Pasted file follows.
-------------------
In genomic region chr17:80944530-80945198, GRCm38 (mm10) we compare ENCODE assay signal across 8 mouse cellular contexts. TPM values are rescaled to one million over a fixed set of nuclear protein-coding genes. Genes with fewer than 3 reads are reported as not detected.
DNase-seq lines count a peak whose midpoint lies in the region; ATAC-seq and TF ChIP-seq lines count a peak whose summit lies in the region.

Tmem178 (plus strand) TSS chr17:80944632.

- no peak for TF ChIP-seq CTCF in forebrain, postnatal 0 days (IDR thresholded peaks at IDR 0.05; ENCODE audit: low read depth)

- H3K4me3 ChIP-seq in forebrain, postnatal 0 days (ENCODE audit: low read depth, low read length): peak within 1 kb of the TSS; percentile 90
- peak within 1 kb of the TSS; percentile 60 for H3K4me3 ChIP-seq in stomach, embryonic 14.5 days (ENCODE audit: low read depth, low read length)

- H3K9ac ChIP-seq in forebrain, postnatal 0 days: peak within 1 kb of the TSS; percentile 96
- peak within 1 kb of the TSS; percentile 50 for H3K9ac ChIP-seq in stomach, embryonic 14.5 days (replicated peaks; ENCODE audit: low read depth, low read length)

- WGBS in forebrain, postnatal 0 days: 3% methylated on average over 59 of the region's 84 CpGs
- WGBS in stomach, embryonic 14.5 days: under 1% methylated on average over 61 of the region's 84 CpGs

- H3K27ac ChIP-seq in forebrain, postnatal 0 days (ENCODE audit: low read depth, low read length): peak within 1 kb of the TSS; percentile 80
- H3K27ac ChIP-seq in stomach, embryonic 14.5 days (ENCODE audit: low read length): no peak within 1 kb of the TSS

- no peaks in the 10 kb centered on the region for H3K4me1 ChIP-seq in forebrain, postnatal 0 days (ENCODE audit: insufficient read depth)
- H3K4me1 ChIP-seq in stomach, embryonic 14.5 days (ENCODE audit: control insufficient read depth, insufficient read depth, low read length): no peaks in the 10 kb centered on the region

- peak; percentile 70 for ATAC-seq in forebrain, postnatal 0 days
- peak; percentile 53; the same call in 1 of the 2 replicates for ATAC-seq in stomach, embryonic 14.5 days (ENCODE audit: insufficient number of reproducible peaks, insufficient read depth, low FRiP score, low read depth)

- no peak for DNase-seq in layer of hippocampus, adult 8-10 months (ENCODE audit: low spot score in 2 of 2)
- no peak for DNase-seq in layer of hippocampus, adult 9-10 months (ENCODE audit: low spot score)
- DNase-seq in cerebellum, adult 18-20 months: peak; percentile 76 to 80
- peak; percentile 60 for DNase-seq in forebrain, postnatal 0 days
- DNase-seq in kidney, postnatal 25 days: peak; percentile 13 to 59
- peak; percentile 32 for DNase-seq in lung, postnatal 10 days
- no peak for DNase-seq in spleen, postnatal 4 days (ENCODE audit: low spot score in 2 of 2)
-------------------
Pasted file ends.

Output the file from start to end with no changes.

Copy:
In genomic region chr17:80944530-80945198, GRCm38 (mm10) we compare ENCODE assay signal across 8 mouse cellular contexts. TPM values are rescaled to one million over a fixed set of nuclear protein-coding genes. Genes with fewer than 3 reads are reported as not detected.
DNase-seq lines count a peak whose midpoint lies in the region; ATAC-seq and TF ChIP-seq lines count a peak whose summit lies in the region.

Tmem178 (plus strand) TSS chr17:80944632.

- no peak for TF ChIP-seq CTCF in forebrain, postnatal 0 days (IDR thresholded peaks at IDR 0.05; ENCODE audit: low read depth)

- H3K4me3 ChIP-seq in forebrain, postnatal 0 days (ENCODE audit: low read depth, low read length): peak within 1 kb of the TSS; percentile 90
- peak within 1 kb of the TSS; percentile 60 for H3K4me3 ChIP-seq in stomach, embryonic 14.5 days (ENCODE audit: low read depth, low read length)

- H3K9ac ChIP-seq in forebrain, postnatal 0 days: peak within 1 kb of the TSS; percentile 96
- peak within 1 kb of the TSS; percentile 50 for H3K9ac ChIP-seq in stomach, embryonic 14.5 days (replicated peaks; ENCODE audit: low read depth, low read length)

- WGBS in forebrain, postnatal 0 days: 3% methylated on average over 59 of the region's 84 CpGs
- WGBS in stomach, embryonic 14.5 days: under 1% methylated on average over 61 of the region's 84 CpGs

- H3K27ac ChIP-seq in forebrain, postnatal 0 days (ENCODE audit: low read depth, low read length): peak within 1 kb of the TSS; percentile 80
- H3K27ac ChIP-seq in stomach, embryonic 14.5 days (ENCODE audit: low read length): no peak within 1 kb of the TSS

- no peaks in the 10 kb centered on the region for H3K4me1 ChIP-seq in forebrain, postnatal 0 days (ENCODE audit: insufficient read depth)
- H3K4me1 ChIP-seq in stomach, embryonic 14.5 days (ENCODE audit: control insufficient read depth, insufficient read depth, low read length): no peaks in the 10 kb centered on the region

- peak; percentile 70 for ATAC-seq in forebrain, postnatal 0 days
- peak; percentile 53; the same call in 1 of the 2 replicates for ATAC-seq in stomach, embryonic 14.5 days (ENCODE audit: insufficient number of reproducible peaks, insufficient read depth, low FRiP score, low read depth)

- no peak for DNase-seq in layer of hippocampus, adult 8-10 months (ENCODE audit: low spot score in 2 of 2)
- no peak for DNase-seq in layer of hippocampus, adult 9-10 months (ENCODE audit: low spot score)
- DNase-seq in cerebellum, adult 18-20 months: peak; percentile 76 to 80
- peak; percentile 60 for DNase-seq in forebrain, postnatal 0 days
- DNase-seq in kidney, postnatal 25 days: peak; percentile 13 to 59
- peak; percentile 32 for DNase-seq in lung, postnatal 10 days
- no peak for DNase-seq in spleen, postnatal 4 days (ENCODE audit: low spot score in 2 of 2)